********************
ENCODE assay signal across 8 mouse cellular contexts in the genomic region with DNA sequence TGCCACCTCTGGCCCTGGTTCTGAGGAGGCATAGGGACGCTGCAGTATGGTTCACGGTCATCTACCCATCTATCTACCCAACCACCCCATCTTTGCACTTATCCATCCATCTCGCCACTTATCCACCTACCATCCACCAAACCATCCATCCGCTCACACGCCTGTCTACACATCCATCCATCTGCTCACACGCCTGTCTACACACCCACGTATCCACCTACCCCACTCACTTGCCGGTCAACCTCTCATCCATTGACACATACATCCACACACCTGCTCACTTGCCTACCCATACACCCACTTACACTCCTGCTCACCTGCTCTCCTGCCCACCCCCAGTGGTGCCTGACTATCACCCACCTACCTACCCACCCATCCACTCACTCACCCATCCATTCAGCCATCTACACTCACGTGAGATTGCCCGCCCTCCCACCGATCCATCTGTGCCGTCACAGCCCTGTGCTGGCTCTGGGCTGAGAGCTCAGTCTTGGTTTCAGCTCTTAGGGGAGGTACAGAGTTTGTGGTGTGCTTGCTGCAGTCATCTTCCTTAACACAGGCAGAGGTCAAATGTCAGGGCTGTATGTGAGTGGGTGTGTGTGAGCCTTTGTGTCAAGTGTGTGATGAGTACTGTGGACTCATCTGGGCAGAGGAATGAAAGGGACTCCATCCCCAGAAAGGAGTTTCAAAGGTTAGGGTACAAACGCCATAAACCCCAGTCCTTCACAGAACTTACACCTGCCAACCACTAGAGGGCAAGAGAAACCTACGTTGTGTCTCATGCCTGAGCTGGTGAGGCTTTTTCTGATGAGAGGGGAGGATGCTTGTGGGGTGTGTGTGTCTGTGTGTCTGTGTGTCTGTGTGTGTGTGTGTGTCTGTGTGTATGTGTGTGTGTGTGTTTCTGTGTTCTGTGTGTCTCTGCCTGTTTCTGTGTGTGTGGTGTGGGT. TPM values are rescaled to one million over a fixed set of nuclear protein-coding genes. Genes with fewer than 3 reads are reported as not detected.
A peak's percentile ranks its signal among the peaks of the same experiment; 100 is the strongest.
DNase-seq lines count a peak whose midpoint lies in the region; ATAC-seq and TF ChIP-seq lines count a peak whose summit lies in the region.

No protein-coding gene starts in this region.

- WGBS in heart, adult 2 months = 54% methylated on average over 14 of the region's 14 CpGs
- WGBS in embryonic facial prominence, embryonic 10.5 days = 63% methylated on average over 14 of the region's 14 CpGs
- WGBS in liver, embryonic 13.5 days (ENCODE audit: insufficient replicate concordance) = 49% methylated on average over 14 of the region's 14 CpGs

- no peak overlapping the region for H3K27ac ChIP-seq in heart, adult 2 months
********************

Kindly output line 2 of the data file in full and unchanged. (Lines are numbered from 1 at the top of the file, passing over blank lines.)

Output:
A peak's percentile ranks its signal among the peaks of the same experiment; 100 is the strongest.